Thursday, November 21, 2019

Families - The Lefts Blindspot

Search the Labour and Libdem manifestoes for any mention of family breakdown. Go on, it won't take long.

Disintegrating family life is a blind spot on the left of British politics. Half of British children born today will experience the breakup of their parents by the time they get to 16. This in turn increases the risk of those children experiencing poverty, educational failure, mental illness, drug abuse, early pregnancy, and difficulty sustaining long term relationships. The estimated cost to the UK is £47bn per year in economic terms, never mind the emotional and social cost to all those caught up in the tragedy of family breakdown.

And what has Jeremy Corbyn and Jo Swinson to say about this? Nothing. There is some admirable stuff on reducing poverty, which will alleviate pressure on poorer families. The two policies directly addressing family structure - legislating for no-fault divorce, and removing the Married Couples Allowance - make it a) easier for families to break up or b) harder for those who have entered the most stable adult arrangement, marriage. The renewed investment in Childrens Centres is welcome, it would be even more welcome if they were Parent Centres too, and the system around ante-natal and health visitor support also brought in an element of relationship support for the parents, alongside the current support for the mother. The quality of family life and parenting will be the biggest factor in life chances for any child, but we do absolutely nothing as a country to identify and promote good practice, for fear of being seen as a nanny state, or of 'stigmatising' parents.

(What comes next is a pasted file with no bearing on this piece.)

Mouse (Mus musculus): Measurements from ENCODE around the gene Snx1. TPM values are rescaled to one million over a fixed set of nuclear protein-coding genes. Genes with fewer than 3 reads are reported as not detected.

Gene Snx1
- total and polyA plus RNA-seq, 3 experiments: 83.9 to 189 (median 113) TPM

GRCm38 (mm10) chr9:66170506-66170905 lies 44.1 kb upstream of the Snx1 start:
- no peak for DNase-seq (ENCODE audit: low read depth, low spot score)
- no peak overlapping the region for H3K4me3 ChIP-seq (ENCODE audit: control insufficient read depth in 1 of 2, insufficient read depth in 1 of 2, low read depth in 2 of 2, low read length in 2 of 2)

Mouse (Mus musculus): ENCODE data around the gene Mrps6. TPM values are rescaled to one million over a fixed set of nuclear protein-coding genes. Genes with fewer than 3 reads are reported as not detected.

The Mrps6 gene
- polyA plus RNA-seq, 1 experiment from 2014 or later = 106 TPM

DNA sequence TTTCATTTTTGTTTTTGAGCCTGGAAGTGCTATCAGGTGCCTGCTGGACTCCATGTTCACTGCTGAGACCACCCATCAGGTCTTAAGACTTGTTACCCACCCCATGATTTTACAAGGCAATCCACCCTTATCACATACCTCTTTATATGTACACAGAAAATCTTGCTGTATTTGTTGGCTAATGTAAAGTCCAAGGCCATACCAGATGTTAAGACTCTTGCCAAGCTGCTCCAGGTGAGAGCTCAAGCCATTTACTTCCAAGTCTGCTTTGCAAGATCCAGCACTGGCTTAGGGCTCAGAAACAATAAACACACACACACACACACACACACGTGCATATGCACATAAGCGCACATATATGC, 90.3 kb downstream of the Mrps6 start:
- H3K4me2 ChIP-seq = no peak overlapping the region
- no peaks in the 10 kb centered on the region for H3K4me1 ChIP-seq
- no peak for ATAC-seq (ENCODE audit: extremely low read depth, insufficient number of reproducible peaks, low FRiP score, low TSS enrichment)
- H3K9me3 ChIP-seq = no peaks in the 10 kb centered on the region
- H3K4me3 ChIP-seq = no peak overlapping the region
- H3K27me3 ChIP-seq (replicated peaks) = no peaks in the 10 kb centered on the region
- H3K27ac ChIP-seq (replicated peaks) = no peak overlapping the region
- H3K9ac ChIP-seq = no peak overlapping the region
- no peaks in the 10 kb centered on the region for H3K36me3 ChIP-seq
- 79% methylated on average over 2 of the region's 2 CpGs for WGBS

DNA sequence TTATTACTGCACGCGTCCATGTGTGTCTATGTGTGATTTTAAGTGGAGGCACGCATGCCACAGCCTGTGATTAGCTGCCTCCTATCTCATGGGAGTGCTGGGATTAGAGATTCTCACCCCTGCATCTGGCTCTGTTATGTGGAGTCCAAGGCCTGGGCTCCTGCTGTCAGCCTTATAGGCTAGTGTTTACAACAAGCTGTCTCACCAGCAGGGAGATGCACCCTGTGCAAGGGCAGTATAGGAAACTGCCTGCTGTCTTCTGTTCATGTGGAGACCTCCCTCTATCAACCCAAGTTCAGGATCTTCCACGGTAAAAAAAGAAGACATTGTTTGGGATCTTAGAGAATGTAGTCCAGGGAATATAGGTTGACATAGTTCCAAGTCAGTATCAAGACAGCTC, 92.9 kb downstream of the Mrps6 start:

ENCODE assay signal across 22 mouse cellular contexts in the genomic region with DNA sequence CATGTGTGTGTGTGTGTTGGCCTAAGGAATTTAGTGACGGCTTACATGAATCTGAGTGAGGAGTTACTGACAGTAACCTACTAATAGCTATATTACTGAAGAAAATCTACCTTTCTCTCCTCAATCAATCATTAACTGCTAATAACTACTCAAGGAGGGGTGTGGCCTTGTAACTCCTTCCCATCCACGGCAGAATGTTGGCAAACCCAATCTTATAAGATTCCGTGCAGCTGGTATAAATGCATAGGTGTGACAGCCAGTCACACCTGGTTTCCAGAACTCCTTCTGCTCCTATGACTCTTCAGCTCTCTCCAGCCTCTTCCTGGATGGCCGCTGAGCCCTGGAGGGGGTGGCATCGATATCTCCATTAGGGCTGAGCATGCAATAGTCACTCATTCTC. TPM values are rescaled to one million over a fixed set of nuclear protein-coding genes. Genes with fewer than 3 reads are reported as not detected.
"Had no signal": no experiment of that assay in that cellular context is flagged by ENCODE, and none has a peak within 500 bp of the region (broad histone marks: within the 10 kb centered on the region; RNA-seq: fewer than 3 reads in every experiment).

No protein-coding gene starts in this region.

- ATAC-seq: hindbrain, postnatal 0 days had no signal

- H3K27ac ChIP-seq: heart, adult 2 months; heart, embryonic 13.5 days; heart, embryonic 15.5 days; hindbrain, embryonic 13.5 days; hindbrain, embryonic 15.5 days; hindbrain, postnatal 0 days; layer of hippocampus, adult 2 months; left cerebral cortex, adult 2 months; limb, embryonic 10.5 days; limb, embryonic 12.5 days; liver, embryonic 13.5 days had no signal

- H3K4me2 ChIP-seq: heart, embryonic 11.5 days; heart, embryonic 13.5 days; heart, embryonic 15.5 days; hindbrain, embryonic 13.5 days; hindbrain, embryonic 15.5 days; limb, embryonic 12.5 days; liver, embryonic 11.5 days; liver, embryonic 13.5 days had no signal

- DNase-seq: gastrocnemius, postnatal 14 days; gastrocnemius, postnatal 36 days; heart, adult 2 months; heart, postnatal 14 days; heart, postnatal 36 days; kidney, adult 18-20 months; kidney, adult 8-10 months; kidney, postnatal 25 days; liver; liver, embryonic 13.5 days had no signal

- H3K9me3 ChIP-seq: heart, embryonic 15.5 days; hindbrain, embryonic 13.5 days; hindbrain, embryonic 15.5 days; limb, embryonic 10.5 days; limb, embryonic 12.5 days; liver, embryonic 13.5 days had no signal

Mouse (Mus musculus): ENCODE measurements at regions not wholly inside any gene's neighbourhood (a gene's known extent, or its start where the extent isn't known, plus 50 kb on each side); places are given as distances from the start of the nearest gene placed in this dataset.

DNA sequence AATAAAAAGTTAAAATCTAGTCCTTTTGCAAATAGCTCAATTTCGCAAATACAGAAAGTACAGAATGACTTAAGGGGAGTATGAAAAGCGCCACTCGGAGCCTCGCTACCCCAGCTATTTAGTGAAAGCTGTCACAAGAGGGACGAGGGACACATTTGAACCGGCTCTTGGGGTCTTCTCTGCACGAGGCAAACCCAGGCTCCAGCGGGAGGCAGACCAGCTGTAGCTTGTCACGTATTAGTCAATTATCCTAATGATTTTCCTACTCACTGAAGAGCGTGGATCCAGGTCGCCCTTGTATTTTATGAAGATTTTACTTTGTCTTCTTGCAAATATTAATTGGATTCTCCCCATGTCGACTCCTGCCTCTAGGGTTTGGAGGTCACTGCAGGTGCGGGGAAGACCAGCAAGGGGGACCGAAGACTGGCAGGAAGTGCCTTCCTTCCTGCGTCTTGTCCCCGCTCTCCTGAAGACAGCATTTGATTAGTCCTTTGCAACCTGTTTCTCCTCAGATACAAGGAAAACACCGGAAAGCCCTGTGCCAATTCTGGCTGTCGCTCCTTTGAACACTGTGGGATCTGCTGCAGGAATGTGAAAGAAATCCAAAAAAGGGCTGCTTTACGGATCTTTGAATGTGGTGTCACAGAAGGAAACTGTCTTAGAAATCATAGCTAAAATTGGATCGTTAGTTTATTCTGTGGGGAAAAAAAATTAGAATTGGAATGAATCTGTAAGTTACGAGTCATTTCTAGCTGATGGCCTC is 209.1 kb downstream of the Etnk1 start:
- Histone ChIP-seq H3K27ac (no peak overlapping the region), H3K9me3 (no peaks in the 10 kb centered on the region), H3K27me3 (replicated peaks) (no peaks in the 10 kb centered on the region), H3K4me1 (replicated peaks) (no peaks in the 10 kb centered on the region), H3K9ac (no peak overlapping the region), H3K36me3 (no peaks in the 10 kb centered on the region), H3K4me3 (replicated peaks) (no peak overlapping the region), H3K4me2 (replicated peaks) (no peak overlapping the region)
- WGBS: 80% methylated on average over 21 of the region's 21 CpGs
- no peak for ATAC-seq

We know that Boris Johnson is no fan of family life, having seen off two marriages and several affairs, and is unable to publicly admit to how many children he has. Does he even know? So I'm not expecting much better from the Conservatives. It pains me to say it, but on this David Cameron has the best record of recent prime ministers, initiating the 'Troubled Families Programme' and at least making some effort to do something about family breakdown, rather than ignore it.


  1. The divorce rate has been mostly falling for couple of decades, and in 2017 was the lowest it had been since 1973.

    see Fig. 2.

    The Civitas report you link to is from 2002. The Centre for Social Justice page doesn't define "family breakdown"; I didn't look through the various reports on that page to see where they are getting the data to claim that half of all children born today will experience it.

    Admittedly, with the marriage rate falling too, it's hard to rely only on divorce statistics for evidence of parental breakup. But it's also hard to rely on the same statistics as evidence of happy, healthy families; parents who stay together simply because getting a divorce is difficult aren't necessarily doing what is best for the children.

  2. The divorce rate has been falling partly because fewer people have been getting married, and its reasonable to assume those are the more committed couples, or those with more financial resources (due to the cost of weddings). The evidence shows that cohabiting couples are much more likely to break up than married couples.

    The Relationships Foundation estimate of the cost of family breakdown was recently revised up to £51bn per year

    The first page of this report shows a clear difference between the mental health of children whose parents stay together, whether married or cohabiting, and those who experience parental breakup and that's just the children, it's miserable for the adults as well.